Selections from the American poets
William Cullen Bryant
Page 263Page 265
THE VISION OF LIBERTY.
THE evening heavens were calm and bright;
No dimness rested on the glittering light,
That sparkled from that wilderness of worlds on high;
Those distant suns burn'd on in quiet ray;
The placid planets held their modest way;
And silence reign'd profound o'er earth, and sea, and sky.
Oh what an hour for lofty thought!
My spirit burn'd within; I caught
A holy inspiration from the hour.
Around me man and nature slept;
Alone my solemn watch I kept,
Till morning dawn'd, and sleep resumed her power.
A vision pass'd upon my soul.
I still was gazing up to heaven,
As in the early hours of even;
I still beheld the planets roll,
And all those countless sons of light
Flame from the broad blue arch, and guide the moonless night.
When lo, upon the plain,
Just where it skirts the swelling main,
A massive castle, far and high,
In towering grandeur broke upon my eye.
Proud in its strength and years, the pond'rous pile
Flung up its time-defying towers;
Its lofty gates seem'd scornfully to smile
At vain assault of human powers,
And threats and arms deride.
Its gorgeous carvings of heraldic pride
In giant masses graced the walls above,
And dungeons yawn'd below.
Yet ivy there and moss their garlands wove,
Grave, silent chroniclers of time's protracted flow.
Bursting on my steadfast gaze,
See, within, a sudden blaze!Page 264
So small at first, the zephyr's slightest swell,
That scarcely stirs the pine-tree top,
Nor makes the wither'd leaf to drop,
The feeble fluttering of that flame would quell.
But soon it spread—
Waving, rushing, fierce, and red—
From wall to wall, from tower to tower,
Raging with resistless power;
Till every fervent pillar glow'd,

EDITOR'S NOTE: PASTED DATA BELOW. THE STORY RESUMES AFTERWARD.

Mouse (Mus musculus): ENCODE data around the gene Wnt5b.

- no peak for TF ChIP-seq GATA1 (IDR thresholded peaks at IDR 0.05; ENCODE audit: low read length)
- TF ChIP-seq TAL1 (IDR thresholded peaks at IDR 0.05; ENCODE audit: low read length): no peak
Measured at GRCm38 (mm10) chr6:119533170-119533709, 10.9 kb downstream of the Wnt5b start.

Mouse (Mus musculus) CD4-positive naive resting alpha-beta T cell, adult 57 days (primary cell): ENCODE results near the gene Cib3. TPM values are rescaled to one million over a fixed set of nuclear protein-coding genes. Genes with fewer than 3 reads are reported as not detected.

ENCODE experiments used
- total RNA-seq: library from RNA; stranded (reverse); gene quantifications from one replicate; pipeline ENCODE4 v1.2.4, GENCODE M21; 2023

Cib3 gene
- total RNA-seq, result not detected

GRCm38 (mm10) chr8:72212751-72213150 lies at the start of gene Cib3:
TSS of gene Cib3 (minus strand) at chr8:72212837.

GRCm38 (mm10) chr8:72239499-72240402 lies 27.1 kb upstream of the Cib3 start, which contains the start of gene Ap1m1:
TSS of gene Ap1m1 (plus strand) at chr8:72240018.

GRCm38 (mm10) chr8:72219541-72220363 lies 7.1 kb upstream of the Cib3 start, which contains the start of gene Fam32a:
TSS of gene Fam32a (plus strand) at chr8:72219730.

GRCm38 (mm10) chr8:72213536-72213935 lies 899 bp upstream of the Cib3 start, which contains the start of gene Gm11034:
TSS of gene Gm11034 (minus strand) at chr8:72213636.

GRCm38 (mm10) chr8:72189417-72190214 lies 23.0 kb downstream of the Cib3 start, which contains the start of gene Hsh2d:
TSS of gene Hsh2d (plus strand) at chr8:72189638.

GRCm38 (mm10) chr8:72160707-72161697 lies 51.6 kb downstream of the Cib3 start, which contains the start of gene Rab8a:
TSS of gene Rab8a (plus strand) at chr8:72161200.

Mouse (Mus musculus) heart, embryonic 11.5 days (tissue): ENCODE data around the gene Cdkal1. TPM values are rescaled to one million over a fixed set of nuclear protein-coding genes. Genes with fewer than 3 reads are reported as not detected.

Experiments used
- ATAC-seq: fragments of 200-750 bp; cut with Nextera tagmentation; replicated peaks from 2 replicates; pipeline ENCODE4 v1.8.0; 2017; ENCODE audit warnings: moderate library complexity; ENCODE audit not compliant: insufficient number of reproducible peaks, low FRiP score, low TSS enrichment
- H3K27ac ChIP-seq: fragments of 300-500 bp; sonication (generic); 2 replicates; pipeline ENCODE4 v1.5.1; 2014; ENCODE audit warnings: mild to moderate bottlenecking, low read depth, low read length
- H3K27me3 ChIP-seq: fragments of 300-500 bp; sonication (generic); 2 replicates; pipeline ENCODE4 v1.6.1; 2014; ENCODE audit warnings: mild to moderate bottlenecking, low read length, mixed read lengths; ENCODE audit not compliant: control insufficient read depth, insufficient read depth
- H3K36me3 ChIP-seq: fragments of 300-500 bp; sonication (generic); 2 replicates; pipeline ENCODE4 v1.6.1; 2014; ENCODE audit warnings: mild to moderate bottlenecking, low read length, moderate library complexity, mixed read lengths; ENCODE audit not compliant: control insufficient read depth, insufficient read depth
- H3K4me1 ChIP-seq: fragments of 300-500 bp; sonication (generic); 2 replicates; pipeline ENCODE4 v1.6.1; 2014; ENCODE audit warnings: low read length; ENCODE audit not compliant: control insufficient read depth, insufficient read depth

And every stone seem'd burning coal,
Instinct with living heat, that flow'd
Like streaming radiance from the kindled pole.
Beautiful, fearful, grand,
Silent as death, I saw the fabric stand.
At length a crackling sound began;
From side to side, throughout the pile it ran;
And louder yet and louder grew,
Till now in rattling thunder-peals it grew;
Huge shiver'd fragments from the pillars broke,
Like fiery sparkles from the anvil's stroke
The shatter'd walls were rent and riven,
And piecemeal driven
Like blazing comets through the troubled sky.
'Tis done; what centuries had rear'd,
In quick explosion disappear'd,
Nor even its ruins met my wondering eye.
But in their place—
Bright with more than human grace,
Robed in more than mortal seeming,
Radiant glory in her face,
And eyes with heaven's own brightness beaming—
Rose a fair majestic form,
As the mild rainbow from the storm.
I mark'd her smile, I knew her eye;
And when, with gesture of command,
She waved aloft the cap-crown'd wand,
My slumbers fled mid shouts of "Liberty!"
Read ye the dream? and know ye not
How truly it unlock'd the world of fate?
Went not the flame from this illustrious spot,
And spreads it not, and burns in every state?
And when their old and cumbrous walls,
Fill'd with this spirit, glow intense,
Vainly they rear'd their impotent defence:
The fabric falls!
That fervent energy must spread,
Till despotism's towers be overthrown;
And in their stead,
Liberty stands alone!